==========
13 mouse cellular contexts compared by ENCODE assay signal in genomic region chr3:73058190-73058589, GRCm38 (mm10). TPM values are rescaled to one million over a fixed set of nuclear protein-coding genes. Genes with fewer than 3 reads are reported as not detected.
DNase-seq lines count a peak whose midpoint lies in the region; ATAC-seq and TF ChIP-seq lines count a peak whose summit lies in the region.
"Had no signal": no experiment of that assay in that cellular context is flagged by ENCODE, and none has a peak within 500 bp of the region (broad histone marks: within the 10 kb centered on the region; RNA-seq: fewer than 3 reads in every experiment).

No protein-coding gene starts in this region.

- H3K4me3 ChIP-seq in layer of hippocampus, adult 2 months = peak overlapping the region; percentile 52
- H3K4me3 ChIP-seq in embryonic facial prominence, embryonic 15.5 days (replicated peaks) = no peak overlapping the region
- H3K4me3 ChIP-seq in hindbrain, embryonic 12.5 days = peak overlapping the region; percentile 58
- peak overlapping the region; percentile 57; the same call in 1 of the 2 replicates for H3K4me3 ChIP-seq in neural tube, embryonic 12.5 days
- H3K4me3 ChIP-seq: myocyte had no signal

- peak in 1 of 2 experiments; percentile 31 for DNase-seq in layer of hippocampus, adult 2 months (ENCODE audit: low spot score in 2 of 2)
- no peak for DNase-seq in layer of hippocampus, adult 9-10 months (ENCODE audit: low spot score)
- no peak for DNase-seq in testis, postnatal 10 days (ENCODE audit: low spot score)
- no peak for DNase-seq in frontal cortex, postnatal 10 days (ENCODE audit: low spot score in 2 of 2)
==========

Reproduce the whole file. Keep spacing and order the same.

13 mouse cellular contexts compared by ENCODE assay signal in genomic region chr3:73058190-73058589, GRCm38 (mm10). TPM values are rescaled to one million over a fixed set of nuclear protein-coding genes. Genes with fewer than 3 reads are reported as not detected.
DNase-seq lines count a peak whose midpoint lies in the region; ATAC-seq and TF ChIP-seq lines count a peak whose summit lies in the region.
"Had no signal": no experiment of that assay in that cellular context is flagged by ENCODE, and none has a peak within 500 bp of the region (broad histone marks: within the 10 kb centered on the region; RNA-seq: fewer than 3 reads in every experiment).

No protein-coding gene starts in this region.

- H3K4me3 ChIP-seq in layer of hippocampus, adult 2 months = peak overlapping the region; percentile 52
- H3K4me3 ChIP-seq in embryonic facial prominence, embryonic 15.5 days (replicated peaks) = no peak overlapping the region
- H3K4me3 ChIP-seq in hindbrain, embryonic 12.5 days = peak overlapping the region; percentile 58
- peak overlapping the region; percentile 57; the same call in 1 of the 2 replicates for H3K4me3 ChIP-seq in neural tube, embryonic 12.5 days
- H3K4me3 ChIP-seq: myocyte had no signal

- peak in 1 of 2 experiments; percentile 31 for DNase-seq in layer of hippocampus, adult 2 months (ENCODE audit: low spot score in 2 of 2)
- no peak for DNase-seq in layer of hippocampus, adult 9-10 months (ENCODE audit: low spot score)
- no peak for DNase-seq in testis, postnatal 10 days (ENCODE audit: low spot score)
- no peak for DNase-seq in frontal cortex, postnatal 10 days (ENCODE audit: low spot score in 2 of 2)